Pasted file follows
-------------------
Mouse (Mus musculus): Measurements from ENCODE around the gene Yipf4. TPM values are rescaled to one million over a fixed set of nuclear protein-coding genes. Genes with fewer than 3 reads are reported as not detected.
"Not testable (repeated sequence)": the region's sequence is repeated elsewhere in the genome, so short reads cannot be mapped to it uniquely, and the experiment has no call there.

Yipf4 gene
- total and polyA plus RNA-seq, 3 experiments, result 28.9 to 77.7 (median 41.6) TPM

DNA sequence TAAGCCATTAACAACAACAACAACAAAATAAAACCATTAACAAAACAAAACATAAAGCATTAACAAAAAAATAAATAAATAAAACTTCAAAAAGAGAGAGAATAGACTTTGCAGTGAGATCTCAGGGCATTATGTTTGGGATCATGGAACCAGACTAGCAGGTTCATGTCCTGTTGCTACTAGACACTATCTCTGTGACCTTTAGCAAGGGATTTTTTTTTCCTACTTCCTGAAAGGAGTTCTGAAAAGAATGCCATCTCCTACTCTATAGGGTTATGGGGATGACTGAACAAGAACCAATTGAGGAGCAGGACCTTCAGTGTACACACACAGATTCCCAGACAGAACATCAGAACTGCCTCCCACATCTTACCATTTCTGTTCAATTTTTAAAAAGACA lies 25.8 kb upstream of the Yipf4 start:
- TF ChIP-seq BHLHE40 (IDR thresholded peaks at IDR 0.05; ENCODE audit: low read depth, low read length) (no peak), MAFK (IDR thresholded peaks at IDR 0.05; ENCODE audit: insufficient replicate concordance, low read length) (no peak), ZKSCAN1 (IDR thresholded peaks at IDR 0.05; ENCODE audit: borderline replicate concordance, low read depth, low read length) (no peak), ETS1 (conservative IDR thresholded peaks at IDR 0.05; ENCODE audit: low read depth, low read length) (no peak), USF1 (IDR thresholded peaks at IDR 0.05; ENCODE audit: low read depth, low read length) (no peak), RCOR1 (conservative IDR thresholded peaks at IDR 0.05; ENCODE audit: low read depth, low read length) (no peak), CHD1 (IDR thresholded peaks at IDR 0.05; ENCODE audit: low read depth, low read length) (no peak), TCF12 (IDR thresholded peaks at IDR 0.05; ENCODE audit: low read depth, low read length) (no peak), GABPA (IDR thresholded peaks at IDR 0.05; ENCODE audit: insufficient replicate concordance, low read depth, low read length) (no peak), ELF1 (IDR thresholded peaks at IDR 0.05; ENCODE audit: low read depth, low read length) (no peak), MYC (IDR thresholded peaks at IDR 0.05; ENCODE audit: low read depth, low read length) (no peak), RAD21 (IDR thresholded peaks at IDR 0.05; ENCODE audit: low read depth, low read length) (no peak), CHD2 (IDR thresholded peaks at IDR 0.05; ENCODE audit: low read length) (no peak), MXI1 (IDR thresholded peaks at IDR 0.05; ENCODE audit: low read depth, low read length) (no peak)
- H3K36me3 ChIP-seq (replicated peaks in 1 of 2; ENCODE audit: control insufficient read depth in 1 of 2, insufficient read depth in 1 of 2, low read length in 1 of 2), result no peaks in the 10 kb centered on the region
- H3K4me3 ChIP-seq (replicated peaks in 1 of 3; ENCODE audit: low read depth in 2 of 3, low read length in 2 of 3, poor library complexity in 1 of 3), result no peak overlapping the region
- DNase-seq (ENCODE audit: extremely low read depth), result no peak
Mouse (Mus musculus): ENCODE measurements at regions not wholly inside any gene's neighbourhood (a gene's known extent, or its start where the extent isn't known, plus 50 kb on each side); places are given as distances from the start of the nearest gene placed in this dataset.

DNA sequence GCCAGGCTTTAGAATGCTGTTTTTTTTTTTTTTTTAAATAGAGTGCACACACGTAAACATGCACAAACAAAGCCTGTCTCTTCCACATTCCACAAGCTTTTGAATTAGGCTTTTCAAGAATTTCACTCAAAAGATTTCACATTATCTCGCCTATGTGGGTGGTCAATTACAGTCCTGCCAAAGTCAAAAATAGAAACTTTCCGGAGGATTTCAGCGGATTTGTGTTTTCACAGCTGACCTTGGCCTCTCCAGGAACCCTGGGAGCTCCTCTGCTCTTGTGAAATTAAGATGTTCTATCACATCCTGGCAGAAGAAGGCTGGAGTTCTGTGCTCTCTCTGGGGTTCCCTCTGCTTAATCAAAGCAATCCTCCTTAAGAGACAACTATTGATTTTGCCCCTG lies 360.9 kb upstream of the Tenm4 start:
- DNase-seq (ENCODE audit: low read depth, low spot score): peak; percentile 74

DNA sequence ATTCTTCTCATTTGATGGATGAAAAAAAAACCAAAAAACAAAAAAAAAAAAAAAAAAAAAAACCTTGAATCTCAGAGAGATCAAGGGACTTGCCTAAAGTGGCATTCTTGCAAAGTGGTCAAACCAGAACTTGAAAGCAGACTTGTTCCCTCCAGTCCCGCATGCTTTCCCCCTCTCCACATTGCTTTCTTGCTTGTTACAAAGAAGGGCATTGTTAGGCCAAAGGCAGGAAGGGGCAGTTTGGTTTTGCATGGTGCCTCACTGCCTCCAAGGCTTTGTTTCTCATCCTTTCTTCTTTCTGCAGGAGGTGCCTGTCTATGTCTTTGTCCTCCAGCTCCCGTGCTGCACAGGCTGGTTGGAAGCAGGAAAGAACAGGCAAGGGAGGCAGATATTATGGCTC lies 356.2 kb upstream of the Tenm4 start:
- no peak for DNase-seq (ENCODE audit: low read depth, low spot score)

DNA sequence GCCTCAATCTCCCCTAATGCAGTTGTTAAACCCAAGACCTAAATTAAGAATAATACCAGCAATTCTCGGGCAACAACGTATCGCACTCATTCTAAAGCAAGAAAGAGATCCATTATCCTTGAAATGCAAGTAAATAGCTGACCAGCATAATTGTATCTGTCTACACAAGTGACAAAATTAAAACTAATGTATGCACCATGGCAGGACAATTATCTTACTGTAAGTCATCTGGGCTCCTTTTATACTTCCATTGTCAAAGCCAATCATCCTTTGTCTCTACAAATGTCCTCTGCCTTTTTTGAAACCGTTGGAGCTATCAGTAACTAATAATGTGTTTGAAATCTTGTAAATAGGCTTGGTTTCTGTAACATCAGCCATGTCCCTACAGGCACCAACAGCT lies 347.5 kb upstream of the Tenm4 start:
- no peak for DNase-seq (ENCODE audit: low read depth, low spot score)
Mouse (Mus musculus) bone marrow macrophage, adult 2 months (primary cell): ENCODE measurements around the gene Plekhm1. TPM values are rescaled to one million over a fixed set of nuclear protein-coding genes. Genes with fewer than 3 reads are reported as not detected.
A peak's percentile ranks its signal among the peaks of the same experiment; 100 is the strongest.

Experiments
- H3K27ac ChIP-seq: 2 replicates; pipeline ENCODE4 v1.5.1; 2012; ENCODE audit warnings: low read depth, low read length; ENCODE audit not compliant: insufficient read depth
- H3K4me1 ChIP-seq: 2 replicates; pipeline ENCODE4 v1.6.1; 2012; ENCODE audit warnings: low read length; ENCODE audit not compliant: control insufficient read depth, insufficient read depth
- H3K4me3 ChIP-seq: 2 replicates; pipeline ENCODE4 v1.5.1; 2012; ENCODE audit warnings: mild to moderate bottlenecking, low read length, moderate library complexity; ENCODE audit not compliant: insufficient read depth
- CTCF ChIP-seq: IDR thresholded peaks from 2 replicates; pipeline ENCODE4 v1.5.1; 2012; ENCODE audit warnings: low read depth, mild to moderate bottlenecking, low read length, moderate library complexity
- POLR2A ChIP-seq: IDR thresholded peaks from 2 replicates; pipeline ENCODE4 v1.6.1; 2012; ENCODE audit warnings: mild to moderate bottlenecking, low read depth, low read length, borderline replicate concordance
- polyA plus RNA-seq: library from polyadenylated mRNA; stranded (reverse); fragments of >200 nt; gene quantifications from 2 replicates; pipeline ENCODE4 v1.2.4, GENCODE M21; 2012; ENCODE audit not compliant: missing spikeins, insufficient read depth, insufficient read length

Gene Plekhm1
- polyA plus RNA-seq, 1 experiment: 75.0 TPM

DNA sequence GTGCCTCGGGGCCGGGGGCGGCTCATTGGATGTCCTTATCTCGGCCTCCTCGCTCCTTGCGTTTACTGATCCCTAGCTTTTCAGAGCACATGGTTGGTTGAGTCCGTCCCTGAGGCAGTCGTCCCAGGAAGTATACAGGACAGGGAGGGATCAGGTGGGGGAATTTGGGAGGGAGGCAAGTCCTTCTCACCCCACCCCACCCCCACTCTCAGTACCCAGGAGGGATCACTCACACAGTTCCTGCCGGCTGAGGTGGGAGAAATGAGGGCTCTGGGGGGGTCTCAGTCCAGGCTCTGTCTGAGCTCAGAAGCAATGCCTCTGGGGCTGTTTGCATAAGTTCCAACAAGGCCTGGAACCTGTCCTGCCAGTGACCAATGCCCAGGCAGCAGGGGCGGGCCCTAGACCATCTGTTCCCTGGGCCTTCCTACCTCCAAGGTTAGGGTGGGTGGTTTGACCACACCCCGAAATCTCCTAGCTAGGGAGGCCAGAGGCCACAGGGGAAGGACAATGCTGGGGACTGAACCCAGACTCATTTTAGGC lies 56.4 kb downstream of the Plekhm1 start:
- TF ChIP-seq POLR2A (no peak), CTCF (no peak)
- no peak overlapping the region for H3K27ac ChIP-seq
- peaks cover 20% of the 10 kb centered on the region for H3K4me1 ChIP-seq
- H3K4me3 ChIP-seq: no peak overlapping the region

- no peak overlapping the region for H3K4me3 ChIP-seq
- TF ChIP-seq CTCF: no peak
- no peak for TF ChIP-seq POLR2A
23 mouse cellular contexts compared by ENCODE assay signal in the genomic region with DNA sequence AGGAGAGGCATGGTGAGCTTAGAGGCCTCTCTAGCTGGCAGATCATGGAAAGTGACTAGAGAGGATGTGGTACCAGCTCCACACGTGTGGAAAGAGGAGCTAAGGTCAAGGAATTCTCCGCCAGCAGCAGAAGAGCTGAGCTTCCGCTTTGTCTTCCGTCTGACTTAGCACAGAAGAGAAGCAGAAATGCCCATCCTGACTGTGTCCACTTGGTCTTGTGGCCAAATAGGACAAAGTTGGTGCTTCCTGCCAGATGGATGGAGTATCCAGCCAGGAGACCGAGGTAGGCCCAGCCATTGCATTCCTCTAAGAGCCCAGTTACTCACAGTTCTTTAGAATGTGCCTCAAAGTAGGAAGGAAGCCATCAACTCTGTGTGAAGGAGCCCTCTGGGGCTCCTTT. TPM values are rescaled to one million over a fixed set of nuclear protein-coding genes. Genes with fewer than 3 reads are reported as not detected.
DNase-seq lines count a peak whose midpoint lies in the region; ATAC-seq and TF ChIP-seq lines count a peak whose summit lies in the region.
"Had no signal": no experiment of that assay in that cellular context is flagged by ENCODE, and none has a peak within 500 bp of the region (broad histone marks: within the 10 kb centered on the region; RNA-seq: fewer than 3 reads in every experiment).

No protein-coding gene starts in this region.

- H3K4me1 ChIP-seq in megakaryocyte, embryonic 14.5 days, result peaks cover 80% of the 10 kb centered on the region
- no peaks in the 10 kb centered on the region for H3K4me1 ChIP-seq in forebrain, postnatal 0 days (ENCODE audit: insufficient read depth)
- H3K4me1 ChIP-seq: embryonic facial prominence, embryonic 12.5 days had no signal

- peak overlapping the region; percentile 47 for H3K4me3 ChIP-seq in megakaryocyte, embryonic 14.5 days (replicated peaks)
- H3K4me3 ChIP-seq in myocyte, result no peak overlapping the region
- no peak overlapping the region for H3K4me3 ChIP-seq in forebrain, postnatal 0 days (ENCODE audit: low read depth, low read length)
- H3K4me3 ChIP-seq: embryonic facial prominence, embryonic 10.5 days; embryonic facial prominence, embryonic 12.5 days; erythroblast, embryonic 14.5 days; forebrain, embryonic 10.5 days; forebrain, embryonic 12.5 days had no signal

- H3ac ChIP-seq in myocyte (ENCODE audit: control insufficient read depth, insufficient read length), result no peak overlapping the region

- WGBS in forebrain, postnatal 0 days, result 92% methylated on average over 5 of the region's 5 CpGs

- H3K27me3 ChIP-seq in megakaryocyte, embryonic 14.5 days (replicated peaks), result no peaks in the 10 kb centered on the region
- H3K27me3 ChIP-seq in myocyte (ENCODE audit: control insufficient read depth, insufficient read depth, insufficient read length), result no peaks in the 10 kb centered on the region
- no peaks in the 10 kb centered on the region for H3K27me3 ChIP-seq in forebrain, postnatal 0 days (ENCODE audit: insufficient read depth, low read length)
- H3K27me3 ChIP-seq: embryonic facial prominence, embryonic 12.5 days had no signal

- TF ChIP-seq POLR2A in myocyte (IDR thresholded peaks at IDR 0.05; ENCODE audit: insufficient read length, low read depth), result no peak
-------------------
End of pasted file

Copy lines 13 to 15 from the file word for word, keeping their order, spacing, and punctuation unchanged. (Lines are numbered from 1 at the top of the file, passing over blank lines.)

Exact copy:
DNA sequence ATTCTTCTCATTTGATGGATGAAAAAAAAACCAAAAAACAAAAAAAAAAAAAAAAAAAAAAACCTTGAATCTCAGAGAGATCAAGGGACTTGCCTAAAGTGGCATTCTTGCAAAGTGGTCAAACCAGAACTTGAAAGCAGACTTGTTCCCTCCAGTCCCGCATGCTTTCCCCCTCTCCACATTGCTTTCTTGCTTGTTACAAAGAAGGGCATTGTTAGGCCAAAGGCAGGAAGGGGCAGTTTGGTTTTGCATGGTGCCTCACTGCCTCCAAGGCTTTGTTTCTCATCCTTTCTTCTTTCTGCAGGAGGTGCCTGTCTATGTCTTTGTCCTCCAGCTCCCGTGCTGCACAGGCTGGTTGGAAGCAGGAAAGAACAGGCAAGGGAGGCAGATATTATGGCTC lies 356.2 kb upstream of the Tenm4 start:
- no peak for DNase-seq (ENCODE audit: low read depth, low spot score)

DNA sequence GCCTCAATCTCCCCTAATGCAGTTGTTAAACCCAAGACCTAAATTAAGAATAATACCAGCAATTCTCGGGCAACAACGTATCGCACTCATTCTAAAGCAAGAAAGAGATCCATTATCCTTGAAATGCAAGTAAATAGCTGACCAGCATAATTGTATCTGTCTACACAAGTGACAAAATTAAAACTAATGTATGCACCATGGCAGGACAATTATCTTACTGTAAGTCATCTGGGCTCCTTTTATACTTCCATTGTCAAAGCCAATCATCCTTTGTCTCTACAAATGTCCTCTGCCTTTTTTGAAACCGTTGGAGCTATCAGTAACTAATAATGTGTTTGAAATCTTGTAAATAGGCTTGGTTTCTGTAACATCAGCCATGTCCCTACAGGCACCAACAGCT lies 347.5 kb upstream of the Tenm4 start: